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With this week's stamp duty reforms that saw big deals pushed through at the last minute as well as the announcement of the best practice guide for conveyancers from the Conveyancing Association, now seemed like the perfect time to explore what it is that makes a good conveyancer in the modern market.

Many conveyancers would assume that estate agents would answer this question by saying, one that can achieve a quick exchange without asking many, if any, questions and one that pays us on time.

However, the conveyancer's responses are much more detailed:

One that is approachable; understands the law and risks involved; can remember what their role is i.e. to protect their client and act in their best interest; can offer and deliver a quality service as standard.

And one that knows and can adhere to the 10 SRA Code of Conduct principles:

Uphold the rule of law and the proper administration of justice

Act with integrity

Not allow your independence to be compromised

Act in the best interests of each client

Provide a proper standard of service to your clients

Behave in a way that maintains the trust the public places in you and in the provision of legal services

Comply with your legal and regulatory obligations and deal with your regulators and ombudsmen in an open, timely and co-operative manner

Run your business or carry out your role in the business effectively and in accordance with proper governance and sound financial and risk management principles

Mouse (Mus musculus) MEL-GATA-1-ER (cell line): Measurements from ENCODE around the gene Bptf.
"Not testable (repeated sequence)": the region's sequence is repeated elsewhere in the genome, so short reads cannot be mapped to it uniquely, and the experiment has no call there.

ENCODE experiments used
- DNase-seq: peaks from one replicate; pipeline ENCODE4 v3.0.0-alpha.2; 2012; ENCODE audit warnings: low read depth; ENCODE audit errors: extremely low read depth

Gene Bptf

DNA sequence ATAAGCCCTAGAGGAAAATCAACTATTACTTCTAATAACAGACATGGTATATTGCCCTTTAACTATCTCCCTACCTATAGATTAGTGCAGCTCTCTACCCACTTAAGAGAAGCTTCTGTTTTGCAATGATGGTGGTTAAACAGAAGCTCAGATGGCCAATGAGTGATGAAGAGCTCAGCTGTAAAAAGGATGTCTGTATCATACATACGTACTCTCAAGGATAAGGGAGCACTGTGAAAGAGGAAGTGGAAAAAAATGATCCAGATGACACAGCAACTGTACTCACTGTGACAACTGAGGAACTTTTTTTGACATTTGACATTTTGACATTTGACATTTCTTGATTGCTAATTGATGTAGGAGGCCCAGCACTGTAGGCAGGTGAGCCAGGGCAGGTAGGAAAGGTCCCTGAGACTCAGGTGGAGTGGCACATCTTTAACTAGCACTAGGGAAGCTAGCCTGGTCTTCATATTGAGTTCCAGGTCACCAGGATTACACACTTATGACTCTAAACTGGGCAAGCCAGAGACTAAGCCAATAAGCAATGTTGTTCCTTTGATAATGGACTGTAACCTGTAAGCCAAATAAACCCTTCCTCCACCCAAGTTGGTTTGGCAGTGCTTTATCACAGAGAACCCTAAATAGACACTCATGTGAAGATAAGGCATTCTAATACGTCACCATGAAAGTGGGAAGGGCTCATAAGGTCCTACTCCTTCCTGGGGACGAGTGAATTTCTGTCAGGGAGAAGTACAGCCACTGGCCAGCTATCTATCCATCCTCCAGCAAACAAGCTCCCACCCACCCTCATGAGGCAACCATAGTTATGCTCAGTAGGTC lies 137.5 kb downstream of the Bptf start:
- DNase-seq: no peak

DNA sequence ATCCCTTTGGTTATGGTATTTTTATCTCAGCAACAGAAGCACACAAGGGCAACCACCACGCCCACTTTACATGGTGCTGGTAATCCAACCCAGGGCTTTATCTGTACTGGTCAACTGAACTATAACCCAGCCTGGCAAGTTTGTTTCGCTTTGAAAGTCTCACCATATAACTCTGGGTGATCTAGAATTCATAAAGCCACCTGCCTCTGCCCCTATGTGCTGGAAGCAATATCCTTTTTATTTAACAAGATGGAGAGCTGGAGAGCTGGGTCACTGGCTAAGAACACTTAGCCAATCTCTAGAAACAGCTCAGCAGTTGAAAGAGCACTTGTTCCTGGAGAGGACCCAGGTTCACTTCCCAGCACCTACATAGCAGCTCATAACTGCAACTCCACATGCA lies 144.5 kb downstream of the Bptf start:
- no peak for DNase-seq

Run your business or carry out your role in the business in a way that encourages equality of opportunity and respect for diversity

Protect client money and assets

Another response is:

To be super human'! We have to have a 100% eye for detail, be fully computer literate, warm hearted, calm under pressure, clever, quick to adapt, un-phaseable, able to think on our feet, patient, kind, generous and optimistic. We also need to be able to see into the future to anticipate what a client, lender, agent other side, regulator (usually their own but also everyone else's), the government and even removal men are likely to say want or do and then be expected to get everyone to agree to that at the last minute with no grief whatsoever so that clients can move on a date that we probably have not been told about anyway!

More seriously though, the best conveyancers are those that are passionate about what they do, that are willing to help clients achieve what they need to and that can keep a smiling face when all about them are testy, angry and ungrateful. At the same time they have to be practical and willing to be creative to do what needs to be done. This is against a back drop that says if a regulator client or anyone else finds fault later on, no matter what they did they will be liable anyway.

So when I say super human - I really do mean it. That combined skill set is not easy to find and I don't think it exists in any other area of the law.

My own list includes;

Being a good communicator and approachable, being thick skinned and having an excellent knowledge of property law. The ultimate attribute however, is not bowing to any unfair pressure that work introducers, or clients, might try to exert. As the man (nearly) said:

For what is a conveyancer, what have they got

If not him/herself then they have not

To do the things they truly feel

And not the deeds of those who kneel

The record shows, they took the blows

But conveyed it the right way

*Rob Hailstone is Founder of the Bold Legal Group

rh@boldgroup.co.uk www.boldgroup.co.uk


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